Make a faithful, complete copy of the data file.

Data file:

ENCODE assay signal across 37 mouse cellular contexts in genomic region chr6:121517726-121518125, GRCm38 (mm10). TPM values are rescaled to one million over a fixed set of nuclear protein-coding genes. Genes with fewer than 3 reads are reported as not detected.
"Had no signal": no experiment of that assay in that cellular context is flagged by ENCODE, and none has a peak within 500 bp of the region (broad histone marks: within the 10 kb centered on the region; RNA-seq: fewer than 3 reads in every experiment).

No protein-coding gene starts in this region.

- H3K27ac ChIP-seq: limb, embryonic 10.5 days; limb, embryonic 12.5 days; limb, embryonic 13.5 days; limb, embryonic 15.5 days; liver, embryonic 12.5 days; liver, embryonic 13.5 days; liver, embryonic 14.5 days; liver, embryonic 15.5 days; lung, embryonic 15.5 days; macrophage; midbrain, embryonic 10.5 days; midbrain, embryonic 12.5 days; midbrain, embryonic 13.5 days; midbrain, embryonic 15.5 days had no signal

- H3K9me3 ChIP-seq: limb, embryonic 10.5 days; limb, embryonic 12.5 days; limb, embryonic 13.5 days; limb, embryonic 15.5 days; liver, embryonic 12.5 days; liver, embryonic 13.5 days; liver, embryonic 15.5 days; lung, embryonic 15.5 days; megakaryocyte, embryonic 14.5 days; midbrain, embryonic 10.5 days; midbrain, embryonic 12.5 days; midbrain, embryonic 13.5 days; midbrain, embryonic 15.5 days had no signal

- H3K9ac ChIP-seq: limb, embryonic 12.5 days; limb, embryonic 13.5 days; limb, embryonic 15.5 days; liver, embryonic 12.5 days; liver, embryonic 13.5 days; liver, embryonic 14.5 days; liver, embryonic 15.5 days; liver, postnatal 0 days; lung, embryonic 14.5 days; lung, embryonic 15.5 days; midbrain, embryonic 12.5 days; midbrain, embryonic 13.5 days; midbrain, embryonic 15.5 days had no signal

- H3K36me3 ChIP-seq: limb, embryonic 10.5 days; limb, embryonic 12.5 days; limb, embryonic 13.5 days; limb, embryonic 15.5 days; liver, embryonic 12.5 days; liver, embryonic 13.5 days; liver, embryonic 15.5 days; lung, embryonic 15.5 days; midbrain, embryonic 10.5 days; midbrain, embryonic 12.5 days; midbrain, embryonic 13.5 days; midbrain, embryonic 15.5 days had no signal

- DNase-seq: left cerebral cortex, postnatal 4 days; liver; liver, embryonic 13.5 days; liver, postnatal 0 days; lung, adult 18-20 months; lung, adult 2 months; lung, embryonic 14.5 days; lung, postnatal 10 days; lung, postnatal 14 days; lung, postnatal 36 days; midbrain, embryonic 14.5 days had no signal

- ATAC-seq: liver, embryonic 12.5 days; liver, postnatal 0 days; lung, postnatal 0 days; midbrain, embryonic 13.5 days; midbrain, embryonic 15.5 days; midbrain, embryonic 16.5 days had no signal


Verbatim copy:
ENCODE assay signal across 37 mouse cellular contexts in genomic region chr6:121517726-121518125, GRCm38 (mm10). TPM values are rescaled to one million over a fixed set of nuclear protein-coding genes. Genes with fewer than 3 reads are reported as not detected.
"Had no signal": no experiment of that assay in that cellular context is flagged by ENCODE, and none has a peak within 500 bp of the region (broad histone marks: within the 10 kb centered on the region; RNA-seq: fewer than 3 reads in every experiment).

No protein-coding gene starts in this region.

- H3K27ac ChIP-seq: limb, embryonic 10.5 days; limb, embryonic 12.5 days; limb, embryonic 13.5 days; limb, embryonic 15.5 days; liver, embryonic 12.5 days; liver, embryonic 13.5 days; liver, embryonic 14.5 days; liver, embryonic 15.5 days; lung, embryonic 15.5 days; macrophage; midbrain, embryonic 10.5 days; midbrain, embryonic 12.5 days; midbrain, embryonic 13.5 days; midbrain, embryonic 15.5 days had no signal

- H3K9me3 ChIP-seq: limb, embryonic 10.5 days; limb, embryonic 12.5 days; limb, embryonic 13.5 days; limb, embryonic 15.5 days; liver, embryonic 12.5 days; liver, embryonic 13.5 days; liver, embryonic 15.5 days; lung, embryonic 15.5 days; megakaryocyte, embryonic 14.5 days; midbrain, embryonic 10.5 days; midbrain, embryonic 12.5 days; midbrain, embryonic 13.5 days; midbrain, embryonic 15.5 days had no signal

- H3K9ac ChIP-seq: limb, embryonic 12.5 days; limb, embryonic 13.5 days; limb, embryonic 15.5 days; liver, embryonic 12.5 days; liver, embryonic 13.5 days; liver, embryonic 14.5 days; liver, embryonic 15.5 days; liver, postnatal 0 days; lung, embryonic 14.5 days; lung, embryonic 15.5 days; midbrain, embryonic 12.5 days; midbrain, embryonic 13.5 days; midbrain, embryonic 15.5 days had no signal

- H3K36me3 ChIP-seq: limb, embryonic 10.5 days; limb, embryonic 12.5 days; limb, embryonic 13.5 days; limb, embryonic 15.5 days; liver, embryonic 12.5 days; liver, embryonic 13.5 days; liver, embryonic 15.5 days; lung, embryonic 15.5 days; midbrain, embryonic 10.5 days; midbrain, embryonic 12.5 days; midbrain, embryonic 13.5 days; midbrain, embryonic 15.5 days had no signal

- DNase-seq: left cerebral cortex, postnatal 4 days; liver; liver, embryonic 13.5 days; liver, postnatal 0 days; lung, adult 18-20 months; lung, adult 2 months; lung, embryonic 14.5 days; lung, postnatal 10 days; lung, postnatal 14 days; lung, postnatal 36 days; midbrain, embryonic 14.5 days had no signal

- ATAC-seq: liver, embryonic 12.5 days; liver, postnatal 0 days; lung, postnatal 0 days; midbrain, embryonic 13.5 days; midbrain, embryonic 15.5 days; midbrain, embryonic 16.5 days had no signal